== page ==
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Dr. Amy Acton says COVID-19 pandemic is at point where 'contact tracing & testing cannot contain it'

Wednesday night, Acton was given the Powerful Voice Award presented by the National Council of Jewish Women's Cleveland chapter.

CUYAHOGA COUNTY, Ohio — Every Ohioan knows Dr. Amy Acton from her daily coronavirus updates alongside Gov. Mike DeWine and leadership during the early days of the COVID-19 pandemic. Wednesday night, the state's former health director was given the Powerful Voice Award presented by the National Council of Jewish Women's Cleveland chapter.

During the presentation, Acton spoke with Dr. Daniel Simon of University Hospitals. During the event, called "Kindness Counts," they talked about the surge of COVID-19 cases across Ohio and the country.

"I can tell you for myself, over the past few weeks I have been reaching out again to leadership all over the country," Acton said when asked about what advice she would give to DeWine. "We have the toughest time ahead of us in this virus. Now, it’s not forever, but I think that now that I have been out and living amongst people again, I know how every single one of us is so exhausted, and it feels like it will never end. It will end."

Acton brought up the fear and anxiety most people experience when dealing with the increase in cases, especially as we get into the colder fall and winter months were the days are shorter and people are inside more.

"It is definitely spreading to the point where contact tracing and testing cannot contain it," she said. "This is the absolute moment where we need to come together."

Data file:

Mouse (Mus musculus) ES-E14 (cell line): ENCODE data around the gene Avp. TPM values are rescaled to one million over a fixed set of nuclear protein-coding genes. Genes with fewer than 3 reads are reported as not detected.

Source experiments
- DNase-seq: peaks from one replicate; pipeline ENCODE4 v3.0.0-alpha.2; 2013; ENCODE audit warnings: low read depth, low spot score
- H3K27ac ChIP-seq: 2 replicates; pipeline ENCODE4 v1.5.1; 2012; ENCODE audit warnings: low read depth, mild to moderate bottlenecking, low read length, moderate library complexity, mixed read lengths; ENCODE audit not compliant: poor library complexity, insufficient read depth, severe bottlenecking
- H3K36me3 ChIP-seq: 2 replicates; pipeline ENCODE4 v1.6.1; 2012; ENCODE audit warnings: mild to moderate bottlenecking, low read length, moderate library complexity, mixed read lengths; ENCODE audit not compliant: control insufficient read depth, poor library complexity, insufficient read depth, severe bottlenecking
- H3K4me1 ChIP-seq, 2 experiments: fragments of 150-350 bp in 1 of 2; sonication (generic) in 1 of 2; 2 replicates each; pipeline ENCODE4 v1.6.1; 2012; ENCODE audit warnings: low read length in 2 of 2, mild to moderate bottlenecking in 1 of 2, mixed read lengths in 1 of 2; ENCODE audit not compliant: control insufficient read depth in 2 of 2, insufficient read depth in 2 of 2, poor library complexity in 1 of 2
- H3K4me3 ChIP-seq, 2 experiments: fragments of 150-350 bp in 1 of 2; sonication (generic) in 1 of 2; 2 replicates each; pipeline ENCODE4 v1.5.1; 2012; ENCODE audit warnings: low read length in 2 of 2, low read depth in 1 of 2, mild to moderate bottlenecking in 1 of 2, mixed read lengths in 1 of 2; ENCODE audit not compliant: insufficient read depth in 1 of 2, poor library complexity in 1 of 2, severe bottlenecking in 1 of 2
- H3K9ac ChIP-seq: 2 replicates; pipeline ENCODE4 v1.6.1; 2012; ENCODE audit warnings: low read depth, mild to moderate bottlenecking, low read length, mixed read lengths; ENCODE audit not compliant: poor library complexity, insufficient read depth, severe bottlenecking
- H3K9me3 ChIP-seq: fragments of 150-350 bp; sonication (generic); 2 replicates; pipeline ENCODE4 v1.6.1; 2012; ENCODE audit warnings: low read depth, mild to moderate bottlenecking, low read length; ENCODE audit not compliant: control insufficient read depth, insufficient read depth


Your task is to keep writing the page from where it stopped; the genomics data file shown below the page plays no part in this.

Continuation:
During her remarks, Acton also paid tribute to front line workers, asking all to keep doing what they can to support them during this time. 

"This is a moment that wakes us all up to what is important," she said. "This is Veteran's Day; there are so many sacrifices we have made for others, and this moment is going to call us together again to make some sacrifices for others." 

Acton also stressed the importance of kindness and that it's what we do every day that can make a difference. It's been a central message of hers since she left DeWine's cabinet.

"Watch out for your neighbor," she said. "That will add up."

When asked about the upcoming Thanksgiving holiday and the holiday season in general, Acton added many of us will have to give certain luxuries and gatherings up, and that we are all effected.

"This one season is for many seasons to come, so that everyone we know can have many seasons to come," she explained. "Think about the holidays and what I want to say to you is give people light."

Acton resigned as health director back in June before leaving the DeWine administration altogether, although she has still continued to informally offer advice to the governor. On Wednesday, she continued to encourage wearing masks around family members that don’t live in your household and to keep social distancing.

This is the second year that the NCJW has given out the Powerful Voice Award, recognizing individuals by their "actions, advocacy or educational initiatives" in changing people's lives. The first recipient was Academy Award-winning actress Geena Davis for her work towards gender equality.

EDITOR'S NOTE: The interview below took place back in March